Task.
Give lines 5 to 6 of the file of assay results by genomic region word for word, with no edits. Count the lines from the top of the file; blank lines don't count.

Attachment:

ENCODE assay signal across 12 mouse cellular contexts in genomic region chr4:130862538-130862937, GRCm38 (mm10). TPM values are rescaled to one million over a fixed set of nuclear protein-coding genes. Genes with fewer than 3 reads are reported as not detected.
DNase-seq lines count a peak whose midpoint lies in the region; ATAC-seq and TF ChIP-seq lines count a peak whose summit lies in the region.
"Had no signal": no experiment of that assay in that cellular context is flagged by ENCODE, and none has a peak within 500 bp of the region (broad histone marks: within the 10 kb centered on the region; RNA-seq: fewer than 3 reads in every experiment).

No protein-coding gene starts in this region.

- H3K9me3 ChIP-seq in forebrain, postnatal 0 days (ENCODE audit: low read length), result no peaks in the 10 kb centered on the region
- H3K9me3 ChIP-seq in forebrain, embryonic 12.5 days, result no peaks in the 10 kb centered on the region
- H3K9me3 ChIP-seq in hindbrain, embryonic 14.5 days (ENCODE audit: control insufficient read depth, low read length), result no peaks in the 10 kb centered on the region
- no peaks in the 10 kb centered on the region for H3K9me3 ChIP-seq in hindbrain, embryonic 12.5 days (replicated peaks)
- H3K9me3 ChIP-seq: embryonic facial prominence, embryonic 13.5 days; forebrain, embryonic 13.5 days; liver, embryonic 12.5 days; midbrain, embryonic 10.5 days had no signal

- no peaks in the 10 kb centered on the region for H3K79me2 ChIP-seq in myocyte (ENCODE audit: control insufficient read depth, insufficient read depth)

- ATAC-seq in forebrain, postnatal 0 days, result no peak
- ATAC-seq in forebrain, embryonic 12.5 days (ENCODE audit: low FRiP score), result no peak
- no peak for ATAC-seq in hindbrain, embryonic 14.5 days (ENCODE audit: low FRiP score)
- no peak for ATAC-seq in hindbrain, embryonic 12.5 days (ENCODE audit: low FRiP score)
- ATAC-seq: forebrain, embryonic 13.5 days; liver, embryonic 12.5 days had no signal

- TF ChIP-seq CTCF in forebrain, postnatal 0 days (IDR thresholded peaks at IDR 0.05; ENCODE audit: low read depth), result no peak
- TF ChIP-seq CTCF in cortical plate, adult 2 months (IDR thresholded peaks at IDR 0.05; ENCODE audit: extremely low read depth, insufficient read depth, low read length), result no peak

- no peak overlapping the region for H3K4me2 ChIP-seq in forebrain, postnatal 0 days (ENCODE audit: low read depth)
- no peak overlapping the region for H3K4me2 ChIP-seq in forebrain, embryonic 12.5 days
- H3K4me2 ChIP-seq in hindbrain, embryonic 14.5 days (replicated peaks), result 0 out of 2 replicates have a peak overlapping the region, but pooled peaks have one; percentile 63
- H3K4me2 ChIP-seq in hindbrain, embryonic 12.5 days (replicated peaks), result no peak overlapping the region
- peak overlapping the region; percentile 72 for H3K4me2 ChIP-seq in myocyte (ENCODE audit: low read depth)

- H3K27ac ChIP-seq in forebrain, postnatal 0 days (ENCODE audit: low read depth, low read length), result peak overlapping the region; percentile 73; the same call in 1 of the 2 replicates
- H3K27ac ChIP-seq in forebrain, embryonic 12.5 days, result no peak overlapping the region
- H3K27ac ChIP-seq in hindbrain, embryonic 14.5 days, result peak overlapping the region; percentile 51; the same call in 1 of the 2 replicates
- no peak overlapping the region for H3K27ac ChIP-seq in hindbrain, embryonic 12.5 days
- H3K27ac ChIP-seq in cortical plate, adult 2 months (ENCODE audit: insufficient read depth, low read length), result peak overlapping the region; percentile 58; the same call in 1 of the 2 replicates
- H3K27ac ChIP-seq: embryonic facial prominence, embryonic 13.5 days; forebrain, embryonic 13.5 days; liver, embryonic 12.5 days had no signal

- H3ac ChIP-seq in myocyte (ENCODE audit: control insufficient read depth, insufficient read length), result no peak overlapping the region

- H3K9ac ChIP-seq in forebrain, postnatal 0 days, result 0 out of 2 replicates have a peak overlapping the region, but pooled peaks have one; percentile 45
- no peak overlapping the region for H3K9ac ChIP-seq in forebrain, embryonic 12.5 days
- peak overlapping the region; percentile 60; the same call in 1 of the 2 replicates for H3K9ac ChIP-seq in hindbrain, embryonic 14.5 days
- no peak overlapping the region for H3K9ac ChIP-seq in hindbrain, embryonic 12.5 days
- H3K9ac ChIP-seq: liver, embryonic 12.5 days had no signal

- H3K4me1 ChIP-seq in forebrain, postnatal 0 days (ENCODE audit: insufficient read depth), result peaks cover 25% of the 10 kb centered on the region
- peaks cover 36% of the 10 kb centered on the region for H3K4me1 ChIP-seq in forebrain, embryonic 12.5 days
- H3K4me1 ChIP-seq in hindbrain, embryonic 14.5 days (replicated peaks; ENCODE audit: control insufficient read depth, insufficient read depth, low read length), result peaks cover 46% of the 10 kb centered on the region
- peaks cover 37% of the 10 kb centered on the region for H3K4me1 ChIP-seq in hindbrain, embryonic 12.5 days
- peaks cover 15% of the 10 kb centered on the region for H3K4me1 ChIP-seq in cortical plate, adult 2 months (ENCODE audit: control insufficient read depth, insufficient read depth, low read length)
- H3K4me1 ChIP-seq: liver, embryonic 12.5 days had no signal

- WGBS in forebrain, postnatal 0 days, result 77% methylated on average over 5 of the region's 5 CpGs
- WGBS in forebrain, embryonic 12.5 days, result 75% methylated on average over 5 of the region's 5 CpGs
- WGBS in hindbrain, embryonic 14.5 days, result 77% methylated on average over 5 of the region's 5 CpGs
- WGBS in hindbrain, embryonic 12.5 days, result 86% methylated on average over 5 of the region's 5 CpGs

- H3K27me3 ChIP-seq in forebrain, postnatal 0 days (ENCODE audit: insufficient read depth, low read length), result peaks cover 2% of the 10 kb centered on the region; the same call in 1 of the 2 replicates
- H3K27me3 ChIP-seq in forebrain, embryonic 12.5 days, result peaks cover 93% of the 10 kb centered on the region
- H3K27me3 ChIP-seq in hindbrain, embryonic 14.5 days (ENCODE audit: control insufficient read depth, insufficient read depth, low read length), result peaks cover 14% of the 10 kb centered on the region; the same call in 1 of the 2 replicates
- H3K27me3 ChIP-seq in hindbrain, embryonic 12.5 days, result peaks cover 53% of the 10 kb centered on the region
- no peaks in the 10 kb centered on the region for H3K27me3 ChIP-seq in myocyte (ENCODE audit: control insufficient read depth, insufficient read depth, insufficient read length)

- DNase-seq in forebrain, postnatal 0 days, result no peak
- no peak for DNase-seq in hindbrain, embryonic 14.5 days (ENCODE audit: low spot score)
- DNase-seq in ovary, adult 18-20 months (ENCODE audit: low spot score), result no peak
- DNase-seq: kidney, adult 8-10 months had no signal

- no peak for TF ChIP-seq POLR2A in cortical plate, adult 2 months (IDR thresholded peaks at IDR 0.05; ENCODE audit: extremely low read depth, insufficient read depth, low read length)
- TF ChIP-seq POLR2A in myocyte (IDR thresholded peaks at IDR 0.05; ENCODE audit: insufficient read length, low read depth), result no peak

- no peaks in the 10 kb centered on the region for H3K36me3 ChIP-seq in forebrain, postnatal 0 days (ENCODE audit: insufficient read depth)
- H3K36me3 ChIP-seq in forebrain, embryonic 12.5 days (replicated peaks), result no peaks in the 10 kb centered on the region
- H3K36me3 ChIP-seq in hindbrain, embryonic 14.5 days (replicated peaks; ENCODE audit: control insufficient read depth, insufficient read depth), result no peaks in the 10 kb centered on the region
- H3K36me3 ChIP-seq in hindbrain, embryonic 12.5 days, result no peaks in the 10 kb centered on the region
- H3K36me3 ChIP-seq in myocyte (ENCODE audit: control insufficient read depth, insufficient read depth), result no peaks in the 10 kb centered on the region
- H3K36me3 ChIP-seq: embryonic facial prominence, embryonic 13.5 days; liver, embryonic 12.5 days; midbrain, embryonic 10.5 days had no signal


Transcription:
- H3K9me3 ChIP-seq in forebrain, postnatal 0 days (ENCODE audit: low read length), result no peaks in the 10 kb centered on the region
- H3K9me3 ChIP-seq in forebrain, embryonic 12.5 days, result no peaks in the 10 kb centered on the region